Nationals beat Marlins 6-4 for 5th straight win, won’t lose 100 games this season
WASHINGTON (AP)—When the 2007 season began, many around baseball predicted the Washington Nationals would lose 105, perhaps 110 games. With their fifth straight win, 6-4 over the Florida Marlins on Wednesday night, the Nationals are assured of avoiding triple digit losses.
Washington’s 63rd win didn’t cause any celebration—even if the Nationals are securely in fourth place in the NL East—three games ahead of Florida, which lost for the 17th time in the past 21 games.
“I’d rather have a three-game lead than no lead at all,” Washington manager Manny Acta said.
“We knew what the expectations were. We all felt we were better than some people were saying,” Kearns said. “I don’t think that’s any motivation.
“I don’t look at it as, ‘let’s stay out of last place.’ We’ve got a month to go. Let’s finish strong.”
With the score tied at 4-4, Matt Lindstrom (2-4), Florida’s fifth pitcher of the evening, retired the first two Washington batters. Kearns singled, advance to second on a wild pitch and scored on Pena’s line drive single to center.
Each team used seven pitchers, with neither starter lasting past the third inning. Luis Ayala (1-2), the fifth Washington pitcher, got the win, pitching a perfect seventh. Jon Rauch struck out the side in the eighth and Chad Cordero pitched out of trouble in the ninth to earn his 31th save in 39 opportunities.
With all the pitching changes, it was a difficult game to play, Schneider believes.
“You had a lot of call-ups out there, a lot of young guys. Every inning, every two innings, they were switching—just like we were.” Schneider said. “It’s like: ‘who’s this guy?’ There’s another new guy. They kept coming in and out.”
Acta said he’s looking forward to Washington’s final 22 games—19 of them are against NL East leaders New York, Philadelphia and Atlanta. He’s hoping that his team will play even better against top-notch competition.
“It’s going to get tougher, but we’re up to the challenge,” Acta said. “The last couple of nights we haven’t played our best baseball despite winning the ballgames.”
Florida starter Sergio Mitre allowed three runs and could only get two outs in a frightful first inning. Mitre loaded the bases and then gave up a run-scoring single to Ryan Church and bases-loaded walks to Schneider and Robert Fick. After Mitre threw two more balls to Washington starter Tim Redding, Florida manager Fredi Gonzalez had enough and called for Daniel Barone. Barone retired Redding on a ground out.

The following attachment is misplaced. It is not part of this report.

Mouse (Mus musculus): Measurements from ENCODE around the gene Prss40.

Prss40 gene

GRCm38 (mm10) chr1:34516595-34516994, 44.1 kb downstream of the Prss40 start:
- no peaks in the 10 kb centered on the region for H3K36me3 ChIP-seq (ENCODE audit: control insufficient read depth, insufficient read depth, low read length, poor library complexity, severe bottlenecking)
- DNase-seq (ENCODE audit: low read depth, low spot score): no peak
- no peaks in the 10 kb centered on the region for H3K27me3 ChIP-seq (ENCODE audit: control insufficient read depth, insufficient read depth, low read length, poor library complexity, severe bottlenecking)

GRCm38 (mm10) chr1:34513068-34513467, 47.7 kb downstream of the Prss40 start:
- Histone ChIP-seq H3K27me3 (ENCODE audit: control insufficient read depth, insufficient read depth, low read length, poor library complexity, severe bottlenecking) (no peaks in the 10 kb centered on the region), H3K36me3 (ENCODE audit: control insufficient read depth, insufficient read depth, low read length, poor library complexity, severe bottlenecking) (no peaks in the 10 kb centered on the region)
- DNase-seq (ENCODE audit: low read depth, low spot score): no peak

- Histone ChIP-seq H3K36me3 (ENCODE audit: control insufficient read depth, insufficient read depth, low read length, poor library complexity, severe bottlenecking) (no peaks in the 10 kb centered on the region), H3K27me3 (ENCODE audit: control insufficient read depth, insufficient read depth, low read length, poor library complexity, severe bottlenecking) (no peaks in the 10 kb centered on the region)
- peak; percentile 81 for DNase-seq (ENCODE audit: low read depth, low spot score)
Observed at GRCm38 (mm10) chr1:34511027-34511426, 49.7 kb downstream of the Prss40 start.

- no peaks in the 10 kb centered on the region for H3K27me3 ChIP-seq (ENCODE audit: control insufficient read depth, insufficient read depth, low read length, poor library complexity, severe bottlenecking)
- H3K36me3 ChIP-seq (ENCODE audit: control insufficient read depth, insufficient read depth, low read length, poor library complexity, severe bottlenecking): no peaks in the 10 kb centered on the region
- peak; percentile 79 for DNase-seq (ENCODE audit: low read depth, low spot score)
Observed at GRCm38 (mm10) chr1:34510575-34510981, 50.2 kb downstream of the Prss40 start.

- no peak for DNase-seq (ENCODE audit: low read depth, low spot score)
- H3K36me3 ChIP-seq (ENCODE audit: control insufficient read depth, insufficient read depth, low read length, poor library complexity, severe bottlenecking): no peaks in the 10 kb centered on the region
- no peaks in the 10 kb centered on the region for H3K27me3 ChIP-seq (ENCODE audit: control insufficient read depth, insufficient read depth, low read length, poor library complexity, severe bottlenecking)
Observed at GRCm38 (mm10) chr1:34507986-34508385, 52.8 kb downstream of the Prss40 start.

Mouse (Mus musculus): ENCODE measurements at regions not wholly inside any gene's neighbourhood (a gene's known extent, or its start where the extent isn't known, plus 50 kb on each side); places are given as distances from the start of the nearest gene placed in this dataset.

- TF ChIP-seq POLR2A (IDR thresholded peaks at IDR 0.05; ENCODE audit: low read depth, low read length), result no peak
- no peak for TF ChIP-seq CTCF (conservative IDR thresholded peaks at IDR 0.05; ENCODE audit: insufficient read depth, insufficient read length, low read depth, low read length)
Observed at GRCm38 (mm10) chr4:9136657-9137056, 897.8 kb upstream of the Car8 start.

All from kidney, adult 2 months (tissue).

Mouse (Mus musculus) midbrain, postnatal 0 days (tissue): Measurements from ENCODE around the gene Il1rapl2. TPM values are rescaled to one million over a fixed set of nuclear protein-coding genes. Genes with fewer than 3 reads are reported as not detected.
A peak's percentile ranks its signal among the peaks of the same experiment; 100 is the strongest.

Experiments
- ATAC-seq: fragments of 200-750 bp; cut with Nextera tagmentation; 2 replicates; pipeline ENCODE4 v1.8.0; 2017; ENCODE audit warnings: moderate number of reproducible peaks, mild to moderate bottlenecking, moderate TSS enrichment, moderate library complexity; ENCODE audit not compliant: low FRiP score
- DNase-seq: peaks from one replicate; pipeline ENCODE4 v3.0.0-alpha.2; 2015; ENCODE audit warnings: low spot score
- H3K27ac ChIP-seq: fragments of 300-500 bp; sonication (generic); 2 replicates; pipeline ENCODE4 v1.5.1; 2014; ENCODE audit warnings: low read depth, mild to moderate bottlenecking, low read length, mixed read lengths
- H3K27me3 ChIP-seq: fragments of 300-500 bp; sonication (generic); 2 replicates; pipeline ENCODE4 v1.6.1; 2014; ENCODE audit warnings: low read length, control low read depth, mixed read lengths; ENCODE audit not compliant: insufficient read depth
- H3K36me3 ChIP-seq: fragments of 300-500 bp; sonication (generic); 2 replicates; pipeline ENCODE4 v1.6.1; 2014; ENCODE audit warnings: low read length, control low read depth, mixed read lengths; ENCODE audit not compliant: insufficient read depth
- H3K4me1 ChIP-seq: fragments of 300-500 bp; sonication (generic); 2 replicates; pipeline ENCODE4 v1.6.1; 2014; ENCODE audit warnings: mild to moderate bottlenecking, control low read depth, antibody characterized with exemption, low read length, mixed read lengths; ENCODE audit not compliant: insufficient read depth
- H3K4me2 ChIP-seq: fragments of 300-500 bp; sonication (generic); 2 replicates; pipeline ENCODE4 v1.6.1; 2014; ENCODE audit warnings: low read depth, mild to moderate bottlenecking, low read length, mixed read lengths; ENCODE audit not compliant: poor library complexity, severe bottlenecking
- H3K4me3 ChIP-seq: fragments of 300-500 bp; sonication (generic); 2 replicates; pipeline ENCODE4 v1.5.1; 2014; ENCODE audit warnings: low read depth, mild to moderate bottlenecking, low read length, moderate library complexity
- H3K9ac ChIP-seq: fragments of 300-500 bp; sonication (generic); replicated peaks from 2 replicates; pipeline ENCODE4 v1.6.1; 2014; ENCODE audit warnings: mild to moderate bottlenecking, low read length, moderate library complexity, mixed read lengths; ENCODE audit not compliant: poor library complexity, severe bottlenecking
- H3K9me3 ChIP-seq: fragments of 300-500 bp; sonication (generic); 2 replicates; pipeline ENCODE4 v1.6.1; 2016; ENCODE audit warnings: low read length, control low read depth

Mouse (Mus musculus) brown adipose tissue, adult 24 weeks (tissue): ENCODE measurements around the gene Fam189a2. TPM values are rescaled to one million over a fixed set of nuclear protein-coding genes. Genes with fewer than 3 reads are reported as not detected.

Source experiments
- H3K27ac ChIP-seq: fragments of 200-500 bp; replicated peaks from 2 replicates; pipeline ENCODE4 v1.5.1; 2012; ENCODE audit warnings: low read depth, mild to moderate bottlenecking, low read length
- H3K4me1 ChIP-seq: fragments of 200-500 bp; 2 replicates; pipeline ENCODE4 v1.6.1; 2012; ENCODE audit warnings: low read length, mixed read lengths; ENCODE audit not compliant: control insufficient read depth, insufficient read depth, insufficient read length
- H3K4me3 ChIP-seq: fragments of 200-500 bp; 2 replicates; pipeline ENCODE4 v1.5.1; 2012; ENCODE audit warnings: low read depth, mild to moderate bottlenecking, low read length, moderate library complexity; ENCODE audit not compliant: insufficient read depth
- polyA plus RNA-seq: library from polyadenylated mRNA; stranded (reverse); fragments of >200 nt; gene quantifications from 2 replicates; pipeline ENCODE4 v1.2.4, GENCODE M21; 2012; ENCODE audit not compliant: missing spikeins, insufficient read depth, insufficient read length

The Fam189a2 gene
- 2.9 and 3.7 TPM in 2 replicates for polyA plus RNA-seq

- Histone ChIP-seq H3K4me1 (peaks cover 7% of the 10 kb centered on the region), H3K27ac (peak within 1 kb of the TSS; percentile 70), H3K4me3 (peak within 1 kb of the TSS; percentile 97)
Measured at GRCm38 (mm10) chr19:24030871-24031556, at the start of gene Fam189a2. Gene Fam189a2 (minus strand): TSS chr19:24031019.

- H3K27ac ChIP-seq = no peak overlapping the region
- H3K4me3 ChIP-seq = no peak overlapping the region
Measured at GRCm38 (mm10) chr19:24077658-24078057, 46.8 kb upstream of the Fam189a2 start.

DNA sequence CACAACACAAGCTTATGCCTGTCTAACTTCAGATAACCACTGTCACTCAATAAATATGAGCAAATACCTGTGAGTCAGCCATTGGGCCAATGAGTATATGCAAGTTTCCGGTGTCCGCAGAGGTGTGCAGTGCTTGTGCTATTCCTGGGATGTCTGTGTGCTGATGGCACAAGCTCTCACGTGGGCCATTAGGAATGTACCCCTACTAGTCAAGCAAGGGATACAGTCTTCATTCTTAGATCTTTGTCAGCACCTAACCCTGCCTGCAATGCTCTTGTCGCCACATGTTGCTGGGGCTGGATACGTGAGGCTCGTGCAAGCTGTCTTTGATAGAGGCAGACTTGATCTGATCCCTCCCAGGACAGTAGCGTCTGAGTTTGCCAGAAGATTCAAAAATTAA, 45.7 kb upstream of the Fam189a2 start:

Gonzalez hasn’t made a decision if Mitre, who hasn’t won in his past seven starts, will remain in the rotation. Mitre, dazed by his performance, hasn’t a clue what’s gone wrong.
If I’m still around I’ll let you know. I’m trying to figure it out myself,” Mitre said. “I don’t know what to tell you other than I don’t know.”
The Marlins scored twice in the third, and Redding had to leave with an injury. After Jeremy Hermida drove in Dan Uggla with a double, Miguel Cabrera hit a high chopper that Redding tried to field. He couldn’t and fell to the ground in pain while Cabrera reached first.
Redding will be out seven to 10 days. The injured pitcher was frightened at first, but said he was thankful.
“If I can get back in a timeframe of 10 days, that’s unbelievable,” Redding said.
“Redding goes out because of an injury and Mitre goes out because of whatever reason—just couldn’t get the job done—and then it becomes one of those games. It happens,” Gonzalez said. “And both clubs had enough pitching to overcome an ugly game. It could’ve been ugly and it ended up being a pretty interesting game, really.”
Kearns homered with one out in the fifth inning off Ross Wolf to make it 4-2.
Florida tied it in the fifth on a two-run home run by Miguel Olivo. It was his 14th and landed off the facing of the left-field mezzanine.
Washington has won seven straight games at home against Florida. … Ramirez was hitless—ending his hitting streak at 12 games. … Washington OF Justin Maxwell made his major league debut, flying out as a pinch-hitter. Maxwell, Washington’s second-round draft choice in 2005, was promoted from Class-A Potomac on Tuesday.